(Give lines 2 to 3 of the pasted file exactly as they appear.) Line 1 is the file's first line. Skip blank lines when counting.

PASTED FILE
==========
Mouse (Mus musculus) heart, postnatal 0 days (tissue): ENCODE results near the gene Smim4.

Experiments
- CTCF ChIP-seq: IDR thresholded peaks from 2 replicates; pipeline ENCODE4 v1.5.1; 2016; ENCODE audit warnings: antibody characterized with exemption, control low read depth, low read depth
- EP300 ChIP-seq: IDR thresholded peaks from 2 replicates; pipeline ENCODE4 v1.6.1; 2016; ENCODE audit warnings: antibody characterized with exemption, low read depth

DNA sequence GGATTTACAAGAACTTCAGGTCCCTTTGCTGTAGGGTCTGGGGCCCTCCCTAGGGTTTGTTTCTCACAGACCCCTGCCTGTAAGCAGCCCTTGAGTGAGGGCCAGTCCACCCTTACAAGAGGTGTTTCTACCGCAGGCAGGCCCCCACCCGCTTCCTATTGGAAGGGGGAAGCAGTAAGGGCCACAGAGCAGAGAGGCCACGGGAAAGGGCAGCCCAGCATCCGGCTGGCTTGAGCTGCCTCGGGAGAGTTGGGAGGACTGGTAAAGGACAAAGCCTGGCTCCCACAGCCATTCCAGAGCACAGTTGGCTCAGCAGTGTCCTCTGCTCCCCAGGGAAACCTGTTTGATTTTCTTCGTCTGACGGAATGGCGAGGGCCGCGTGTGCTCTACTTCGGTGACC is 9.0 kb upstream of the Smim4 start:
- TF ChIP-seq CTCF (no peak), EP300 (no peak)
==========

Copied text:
Experiments
- CTCF ChIP-seq: IDR thresholded peaks from 2 replicates; pipeline ENCODE4 v1.5.1; 2016; ENCODE audit warnings: antibody characterized with exemption, control low read depth, low read depth